When summer arrives, so does the bounty of vegetables at the farmer's market and our gardens at home. For people who love to store food, a pressure canner opens a world of possibilities outside of hot water bath canning, including low-acid vegetables like carrots, which need to be pickled for a hot water bath canner but can be processed without pickling in a pressure canner. Christina Ward, the Master Food Preserver for Wisconsin and author of Preservation - The Art and Science of Canning, Fermentation, and Dehydration, says a little bit of planning and education can help make your home canning projects a success.
Many foods can safely be processed with pressure canning. Ward says, "My favorite things to can with my pressure canner are ready-to-eat meals. Especially soups and chilis." By making ready-to-eat meals in pint jars, you have a perfect heat-and-eat lunch that's ready to grab and go. James Beard-nominated chef and author Jeremy Umansky loves to can mushrooms, especially maitake. "What I like most about it is the ability to preserve foods for long-term storage without the need to acidify, saccharify, or salinate," says Umansky, "This allows you to preserve the taste and flavor of an ingredient that's as close to unadulterated as possible." Ward warns there are some "can-nots" that can't be safely processed by home canners. These include dense squash purees like pumpkin butter, bananas, dairy, high-fat red meats, pastas, and rice. Read on for our top picks for pressure canners, including the expert favorite All American Pressure Canner, as well as a Q&A with the pros about making pressure canning safe and fun.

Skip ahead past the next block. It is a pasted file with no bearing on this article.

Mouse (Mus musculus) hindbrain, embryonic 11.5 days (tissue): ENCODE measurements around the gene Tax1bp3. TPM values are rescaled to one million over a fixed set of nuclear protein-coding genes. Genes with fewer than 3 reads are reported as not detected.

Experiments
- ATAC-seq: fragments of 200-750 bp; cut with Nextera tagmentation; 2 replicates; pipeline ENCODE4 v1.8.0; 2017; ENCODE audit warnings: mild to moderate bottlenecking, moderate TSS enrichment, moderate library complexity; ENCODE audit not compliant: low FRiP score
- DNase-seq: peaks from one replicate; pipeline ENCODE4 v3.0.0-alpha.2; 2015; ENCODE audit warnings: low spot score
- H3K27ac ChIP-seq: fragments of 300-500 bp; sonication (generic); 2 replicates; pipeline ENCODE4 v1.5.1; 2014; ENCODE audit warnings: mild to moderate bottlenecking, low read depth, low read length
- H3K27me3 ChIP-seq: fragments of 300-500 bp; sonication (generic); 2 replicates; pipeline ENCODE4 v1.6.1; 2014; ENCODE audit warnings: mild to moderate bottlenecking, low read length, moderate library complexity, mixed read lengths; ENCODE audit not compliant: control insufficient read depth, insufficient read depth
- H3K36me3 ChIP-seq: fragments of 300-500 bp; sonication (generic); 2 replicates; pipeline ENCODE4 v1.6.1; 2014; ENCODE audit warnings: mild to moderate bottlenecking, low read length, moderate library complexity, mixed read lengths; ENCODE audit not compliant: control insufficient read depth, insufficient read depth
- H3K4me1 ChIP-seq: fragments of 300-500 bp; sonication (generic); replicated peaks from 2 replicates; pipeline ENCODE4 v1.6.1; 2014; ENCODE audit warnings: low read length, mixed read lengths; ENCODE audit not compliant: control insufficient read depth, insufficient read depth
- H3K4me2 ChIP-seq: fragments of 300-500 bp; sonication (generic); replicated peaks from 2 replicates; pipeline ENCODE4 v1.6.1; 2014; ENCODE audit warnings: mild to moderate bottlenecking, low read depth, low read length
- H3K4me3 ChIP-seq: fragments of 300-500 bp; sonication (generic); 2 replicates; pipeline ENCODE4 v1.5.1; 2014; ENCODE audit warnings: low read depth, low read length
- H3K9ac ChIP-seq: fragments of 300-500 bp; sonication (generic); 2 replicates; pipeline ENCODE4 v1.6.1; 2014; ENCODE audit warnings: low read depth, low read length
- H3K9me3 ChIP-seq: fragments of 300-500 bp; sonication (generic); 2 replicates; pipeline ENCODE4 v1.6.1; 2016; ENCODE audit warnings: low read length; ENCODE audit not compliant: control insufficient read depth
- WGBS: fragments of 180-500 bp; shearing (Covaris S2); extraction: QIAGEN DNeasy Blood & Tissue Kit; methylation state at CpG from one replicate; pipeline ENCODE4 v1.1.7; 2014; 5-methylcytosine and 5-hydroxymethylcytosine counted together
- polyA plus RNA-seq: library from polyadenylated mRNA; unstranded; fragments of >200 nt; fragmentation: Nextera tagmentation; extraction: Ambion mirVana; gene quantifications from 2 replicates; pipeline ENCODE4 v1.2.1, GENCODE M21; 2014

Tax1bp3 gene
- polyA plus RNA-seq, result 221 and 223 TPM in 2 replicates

Pros: The most trusted name in home pressure canning, All-American canners are reliable and sturdy enough to last a lifetime.
Cons: It has a higher up-front cost than other models.
Every food preserving group I'm a part of, and every expert I speak with always points to All-American as the pressure canner to use. They come in a range of sizes, but we chose this size as a good all-purpose model. According to Umansky, "I recommend a 15-quart canner. It'll hold about 10 pint jars or 7 quart jars. That should be sufficient for home use." This canner's all in one lid doesn't require replacement gaskets like some more affordable models, and this canner is likely to outlive you.
Ward swears by the All-American canner as the top brand for home preservers: "All-American Pressure Canners are the best. Objectively, the best. They are also expensive. Yet an All-American is a precision-machined tool made to the highest specifications and worth every penny. Most people buy only one All-American in their lifetime because it will last forever and a day. When you factor the quality and durability into the financial equation, an All-American is a good investment."